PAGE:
AETNA (Mountain) SICILY
Typhon (Tuphaon) or Typhoeus (Tuphoeus). A monster of the primitive world, who is described sometimes as a destructive hurricane, and sometimes as a fire-breathing giant. According to Homer, he was concealed in the earth in the country of the Arimi, which was lashed by Zeus with flashes of lightning. In Hesiod, Typhaon and Typhoeus are two distinct beings. Typhaon is represented as a son of Typhoeus, and a fearful hurricane, and as having become by Echidna the father of the dog Orthus, Cerberus, the Lernaean hydra, Chimaera, and the Sphinx. Typhoeus, on the other hand, is called the youngest son of Tartarus and Gaea, or of Here alone, because she was indignant at Zeus having given birth to Athene. He is described as a monster with 100 heads, fearful eyes, and terrible voices, who wanted to acquire the sovereignty of gods and men, but, after a fearful struggle, was subdued by Zeus with a thunderbolt. He begot the winds, whence he is also called the father of the Harpies; but the beneficent winds Notus, Boreas, Argestes, and Zephyrus were not his sons. He was buried in Tartarus, under Mount Aetna, the workshop of Hephaestus, whence it is called by the poets Typhois Aetna. Typhus was identified by the Greeks with the Egyptian god Set, who typified the power of darkness, and who slew Osiris.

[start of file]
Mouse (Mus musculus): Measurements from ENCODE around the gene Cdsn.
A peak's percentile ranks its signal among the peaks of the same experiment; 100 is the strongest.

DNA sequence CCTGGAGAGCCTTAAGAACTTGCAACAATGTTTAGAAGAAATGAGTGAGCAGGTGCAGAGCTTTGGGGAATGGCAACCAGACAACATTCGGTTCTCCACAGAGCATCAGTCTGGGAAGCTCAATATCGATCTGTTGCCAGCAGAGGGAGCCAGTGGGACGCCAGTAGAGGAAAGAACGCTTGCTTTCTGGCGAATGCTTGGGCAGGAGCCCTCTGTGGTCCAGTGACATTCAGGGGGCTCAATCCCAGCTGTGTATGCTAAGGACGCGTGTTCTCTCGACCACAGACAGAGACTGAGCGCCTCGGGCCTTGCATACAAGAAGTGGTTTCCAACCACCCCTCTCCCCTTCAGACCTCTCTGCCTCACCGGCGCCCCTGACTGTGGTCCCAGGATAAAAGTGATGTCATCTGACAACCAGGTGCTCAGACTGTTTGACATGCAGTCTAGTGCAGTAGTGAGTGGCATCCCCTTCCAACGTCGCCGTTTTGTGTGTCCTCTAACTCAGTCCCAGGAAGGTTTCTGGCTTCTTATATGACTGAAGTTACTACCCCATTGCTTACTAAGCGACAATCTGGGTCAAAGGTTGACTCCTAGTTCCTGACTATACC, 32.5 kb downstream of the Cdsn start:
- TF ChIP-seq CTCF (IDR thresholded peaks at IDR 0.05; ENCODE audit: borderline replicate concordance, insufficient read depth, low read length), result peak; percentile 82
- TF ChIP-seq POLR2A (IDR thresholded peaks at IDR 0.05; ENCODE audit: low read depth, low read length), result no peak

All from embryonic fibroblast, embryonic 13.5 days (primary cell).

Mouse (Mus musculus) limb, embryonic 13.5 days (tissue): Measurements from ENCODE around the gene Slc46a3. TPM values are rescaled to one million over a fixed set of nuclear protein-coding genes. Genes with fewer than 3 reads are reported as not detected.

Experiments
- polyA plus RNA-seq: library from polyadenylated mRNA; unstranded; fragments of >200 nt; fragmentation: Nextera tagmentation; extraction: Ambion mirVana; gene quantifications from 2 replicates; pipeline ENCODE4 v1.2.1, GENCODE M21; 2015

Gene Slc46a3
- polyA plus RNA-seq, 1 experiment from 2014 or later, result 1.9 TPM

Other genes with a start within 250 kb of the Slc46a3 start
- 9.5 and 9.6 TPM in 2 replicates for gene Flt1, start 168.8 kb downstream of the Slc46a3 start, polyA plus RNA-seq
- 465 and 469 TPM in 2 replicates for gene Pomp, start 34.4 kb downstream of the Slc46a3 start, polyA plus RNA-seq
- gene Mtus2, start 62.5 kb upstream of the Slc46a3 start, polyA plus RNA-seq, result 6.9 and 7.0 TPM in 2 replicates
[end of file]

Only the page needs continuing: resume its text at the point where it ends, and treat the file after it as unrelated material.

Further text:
This text is from: Harry Thurston Peck, Harpers Dictionary of Classical Antiquities. Cited Dec 2005 from The Perseus Project URL below, which contains interesting hyperlinks
Typhon : Perseus Project index
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